Browsing by Subject "REQUIREMENTS"

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  • Palonen, Pauliina; Lettojarvi, Iiris; Luoranen, Jaana; Ruhanen, Hanna; Rantanen, Marja; Haikonen, Tuuli; Finni, Sanna (2021)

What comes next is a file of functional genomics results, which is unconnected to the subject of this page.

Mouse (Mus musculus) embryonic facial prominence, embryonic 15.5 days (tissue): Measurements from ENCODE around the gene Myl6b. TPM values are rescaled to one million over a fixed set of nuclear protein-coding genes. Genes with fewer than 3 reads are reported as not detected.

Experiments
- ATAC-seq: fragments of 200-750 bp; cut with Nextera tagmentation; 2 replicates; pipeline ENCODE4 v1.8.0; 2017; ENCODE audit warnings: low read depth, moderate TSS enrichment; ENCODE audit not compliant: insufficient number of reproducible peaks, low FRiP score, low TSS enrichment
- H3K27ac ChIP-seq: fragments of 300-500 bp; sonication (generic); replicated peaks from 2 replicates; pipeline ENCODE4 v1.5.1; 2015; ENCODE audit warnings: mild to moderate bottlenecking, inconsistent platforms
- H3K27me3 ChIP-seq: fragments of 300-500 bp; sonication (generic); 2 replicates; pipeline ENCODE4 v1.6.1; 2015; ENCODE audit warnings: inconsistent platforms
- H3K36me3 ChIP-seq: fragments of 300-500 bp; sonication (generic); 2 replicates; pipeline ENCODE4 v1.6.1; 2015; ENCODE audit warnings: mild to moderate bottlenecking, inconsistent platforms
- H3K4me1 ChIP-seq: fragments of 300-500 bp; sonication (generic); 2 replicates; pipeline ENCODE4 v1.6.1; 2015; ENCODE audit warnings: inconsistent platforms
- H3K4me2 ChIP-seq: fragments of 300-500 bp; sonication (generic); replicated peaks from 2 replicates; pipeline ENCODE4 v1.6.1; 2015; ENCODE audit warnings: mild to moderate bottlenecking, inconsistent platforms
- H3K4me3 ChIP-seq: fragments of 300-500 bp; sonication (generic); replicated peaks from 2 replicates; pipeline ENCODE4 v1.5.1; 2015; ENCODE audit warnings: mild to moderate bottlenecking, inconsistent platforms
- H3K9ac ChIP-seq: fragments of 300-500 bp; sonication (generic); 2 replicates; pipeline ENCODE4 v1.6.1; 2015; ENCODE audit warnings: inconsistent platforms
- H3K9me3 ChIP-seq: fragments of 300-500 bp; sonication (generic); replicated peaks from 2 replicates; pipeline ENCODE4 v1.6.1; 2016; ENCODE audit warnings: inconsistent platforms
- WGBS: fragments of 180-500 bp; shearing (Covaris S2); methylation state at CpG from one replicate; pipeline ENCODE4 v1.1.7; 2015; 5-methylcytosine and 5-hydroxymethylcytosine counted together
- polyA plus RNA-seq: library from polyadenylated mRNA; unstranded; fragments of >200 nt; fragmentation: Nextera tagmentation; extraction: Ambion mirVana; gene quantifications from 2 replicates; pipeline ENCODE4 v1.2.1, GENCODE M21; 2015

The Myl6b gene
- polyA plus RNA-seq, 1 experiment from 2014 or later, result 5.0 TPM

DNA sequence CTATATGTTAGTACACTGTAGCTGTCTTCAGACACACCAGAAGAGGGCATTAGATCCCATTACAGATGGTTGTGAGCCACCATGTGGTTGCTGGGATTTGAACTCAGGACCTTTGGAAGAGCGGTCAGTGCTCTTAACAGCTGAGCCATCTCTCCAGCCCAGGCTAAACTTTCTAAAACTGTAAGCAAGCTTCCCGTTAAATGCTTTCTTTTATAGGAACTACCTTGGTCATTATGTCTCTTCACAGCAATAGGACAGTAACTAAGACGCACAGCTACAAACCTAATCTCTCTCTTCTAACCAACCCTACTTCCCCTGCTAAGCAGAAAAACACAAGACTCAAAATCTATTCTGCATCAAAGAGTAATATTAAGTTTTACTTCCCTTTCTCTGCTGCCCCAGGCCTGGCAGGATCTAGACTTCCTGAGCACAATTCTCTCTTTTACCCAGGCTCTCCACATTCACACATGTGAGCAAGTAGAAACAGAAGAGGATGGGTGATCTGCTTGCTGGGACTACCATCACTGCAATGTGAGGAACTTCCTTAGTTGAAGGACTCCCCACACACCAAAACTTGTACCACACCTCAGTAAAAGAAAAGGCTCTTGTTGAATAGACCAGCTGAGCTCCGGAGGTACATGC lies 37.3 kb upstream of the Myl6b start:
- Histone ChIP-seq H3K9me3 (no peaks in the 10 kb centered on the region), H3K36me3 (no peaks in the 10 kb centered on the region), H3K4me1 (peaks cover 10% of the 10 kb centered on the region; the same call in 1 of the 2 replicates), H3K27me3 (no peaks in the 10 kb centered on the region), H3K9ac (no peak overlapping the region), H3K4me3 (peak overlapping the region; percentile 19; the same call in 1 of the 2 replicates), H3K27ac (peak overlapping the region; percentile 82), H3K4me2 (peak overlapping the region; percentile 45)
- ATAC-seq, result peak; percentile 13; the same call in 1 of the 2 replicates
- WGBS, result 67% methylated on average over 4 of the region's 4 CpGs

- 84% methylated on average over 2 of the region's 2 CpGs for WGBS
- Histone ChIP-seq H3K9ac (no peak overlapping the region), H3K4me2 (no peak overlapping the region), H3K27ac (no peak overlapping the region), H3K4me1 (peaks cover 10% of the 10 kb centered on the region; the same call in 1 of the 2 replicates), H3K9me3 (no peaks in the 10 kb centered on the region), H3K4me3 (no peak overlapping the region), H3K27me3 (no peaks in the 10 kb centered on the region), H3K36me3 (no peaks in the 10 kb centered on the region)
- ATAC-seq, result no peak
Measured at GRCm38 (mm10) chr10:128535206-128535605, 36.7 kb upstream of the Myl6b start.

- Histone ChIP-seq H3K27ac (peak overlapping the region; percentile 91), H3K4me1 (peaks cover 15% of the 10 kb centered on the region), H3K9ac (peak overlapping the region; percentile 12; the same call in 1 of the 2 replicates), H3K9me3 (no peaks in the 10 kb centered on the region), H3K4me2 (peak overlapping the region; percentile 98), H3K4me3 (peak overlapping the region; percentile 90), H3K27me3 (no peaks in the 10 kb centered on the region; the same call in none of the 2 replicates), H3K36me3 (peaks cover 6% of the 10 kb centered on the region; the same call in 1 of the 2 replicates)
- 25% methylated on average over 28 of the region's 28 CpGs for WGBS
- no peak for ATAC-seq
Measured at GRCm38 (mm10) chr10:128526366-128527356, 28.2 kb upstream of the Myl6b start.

In the future climate scenario the transient warm spells during winter are predicted to become more frequent and potentially increase the risk of frost damage in perennial horticultural crops. The aim of our study was to examine, whether apple (Males x domestica Borkh.), blackcurrant (Ribes nigrum L.), and raspberry (Rubus idaeus L.) cultivars differing in winter hardiness have a different susceptibility to deacclimation during a warm spell and the ability to reacclimate in response to a subsequent cold period. Shoot samples were collected from commercial orchards in Finland on Feb. 6, 2019. Samples were subjected to a deacclimation treatment (+5 degrees C, 4 d) followed by a reacclimation treatment (-7 degrees C, 7 d). Controlled freezing tests were conducted immediately after sampling, and at the end of deacclimation and reacclimation treatments to determine frost hardiness (FH). FH was most stable in those cultivars that are known to be hardy in the Finnish climate conditions, i.e. 'Pirja' apple, 'Mikael' and `Ojebyn' blackcurrants, and 'Maurin Makea' raspberry. Buds were consistently less hardy than shoots, the difference being largest in blackcurrant, 25 degrees C . The buds of all cultivars, except 'Pirja' apple, deacclimated during four days at +5 degrees C, but only 'Ben Tron' blackcurrant buds were able to reacclimate. The depth of dormancy was determined by forcing the shoot samples in a greenhouse to examine the relationship of the FH stability to the dormancy status in the cultivars. Sixty to 95 % of apple, 98 to 100 % of blackcurrant, and 55 to 67 % of raspberry buds broke during five weeks in forcing. Only the apple cultivars exhibited cultivar differences in the dormancy status in the beginning of February. `Pirja' despite having the most stable FH of the apple cultivars, showed the most complete and fastest bud break in forcing. Consequently, the susceptibility to deacclimation during a warm spell and the ability to reacclimate at subsequent low temperatures were not related to the status of dormancy in these cultivars.